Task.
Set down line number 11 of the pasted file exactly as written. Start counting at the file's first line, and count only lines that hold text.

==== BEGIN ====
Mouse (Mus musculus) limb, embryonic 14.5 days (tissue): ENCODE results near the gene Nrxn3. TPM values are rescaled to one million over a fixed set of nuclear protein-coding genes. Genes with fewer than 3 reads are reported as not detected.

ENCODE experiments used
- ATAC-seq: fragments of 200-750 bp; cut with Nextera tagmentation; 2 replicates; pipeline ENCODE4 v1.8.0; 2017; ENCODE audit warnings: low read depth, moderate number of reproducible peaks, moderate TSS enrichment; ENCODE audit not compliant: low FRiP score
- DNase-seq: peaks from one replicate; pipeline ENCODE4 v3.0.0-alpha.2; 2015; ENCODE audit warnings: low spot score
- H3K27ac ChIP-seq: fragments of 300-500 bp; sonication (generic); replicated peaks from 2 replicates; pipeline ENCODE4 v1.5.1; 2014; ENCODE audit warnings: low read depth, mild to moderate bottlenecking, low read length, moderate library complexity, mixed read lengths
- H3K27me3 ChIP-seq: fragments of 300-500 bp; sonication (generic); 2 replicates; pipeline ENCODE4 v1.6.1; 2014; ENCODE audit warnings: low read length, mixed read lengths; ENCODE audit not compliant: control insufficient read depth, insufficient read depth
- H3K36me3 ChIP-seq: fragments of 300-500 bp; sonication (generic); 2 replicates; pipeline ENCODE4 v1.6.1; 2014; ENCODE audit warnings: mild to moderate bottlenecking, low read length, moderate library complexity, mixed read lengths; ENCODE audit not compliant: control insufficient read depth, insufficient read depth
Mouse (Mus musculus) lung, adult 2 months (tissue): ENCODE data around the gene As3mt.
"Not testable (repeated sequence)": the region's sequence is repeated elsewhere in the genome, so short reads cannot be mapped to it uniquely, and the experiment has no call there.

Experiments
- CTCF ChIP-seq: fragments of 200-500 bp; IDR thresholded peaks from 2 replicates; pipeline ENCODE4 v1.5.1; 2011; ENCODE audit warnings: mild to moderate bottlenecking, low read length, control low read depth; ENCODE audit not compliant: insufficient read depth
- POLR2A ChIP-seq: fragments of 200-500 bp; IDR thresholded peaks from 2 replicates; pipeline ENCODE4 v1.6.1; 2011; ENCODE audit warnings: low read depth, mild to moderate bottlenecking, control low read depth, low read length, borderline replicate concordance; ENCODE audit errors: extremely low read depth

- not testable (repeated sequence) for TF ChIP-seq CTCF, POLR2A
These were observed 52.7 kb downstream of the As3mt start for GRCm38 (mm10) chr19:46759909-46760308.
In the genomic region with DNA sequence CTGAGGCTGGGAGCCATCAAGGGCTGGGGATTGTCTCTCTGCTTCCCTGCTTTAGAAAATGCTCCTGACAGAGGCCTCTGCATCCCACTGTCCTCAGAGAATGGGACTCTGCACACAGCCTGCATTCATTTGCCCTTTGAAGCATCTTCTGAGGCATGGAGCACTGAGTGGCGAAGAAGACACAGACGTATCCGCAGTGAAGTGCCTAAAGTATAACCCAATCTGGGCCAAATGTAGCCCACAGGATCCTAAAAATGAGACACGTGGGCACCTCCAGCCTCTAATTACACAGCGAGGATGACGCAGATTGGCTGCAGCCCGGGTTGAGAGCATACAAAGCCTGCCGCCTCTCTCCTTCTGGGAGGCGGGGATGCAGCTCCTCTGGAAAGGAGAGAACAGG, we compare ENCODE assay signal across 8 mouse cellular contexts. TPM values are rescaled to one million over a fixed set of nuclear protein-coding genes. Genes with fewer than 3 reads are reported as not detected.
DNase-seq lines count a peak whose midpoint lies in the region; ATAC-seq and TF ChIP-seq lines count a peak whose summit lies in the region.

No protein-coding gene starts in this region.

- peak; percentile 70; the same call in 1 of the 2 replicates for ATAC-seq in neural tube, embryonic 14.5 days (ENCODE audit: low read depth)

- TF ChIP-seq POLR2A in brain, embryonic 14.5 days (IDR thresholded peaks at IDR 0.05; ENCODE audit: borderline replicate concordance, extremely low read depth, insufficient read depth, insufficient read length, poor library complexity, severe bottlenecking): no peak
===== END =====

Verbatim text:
- CTCF ChIP-seq: fragments of 200-500 bp; IDR thresholded peaks from 2 replicates; pipeline ENCODE4 v1.5.1; 2011; ENCODE audit warnings: mild to moderate bottlenecking, low read length, control low read depth; ENCODE audit not compliant: insufficient read depth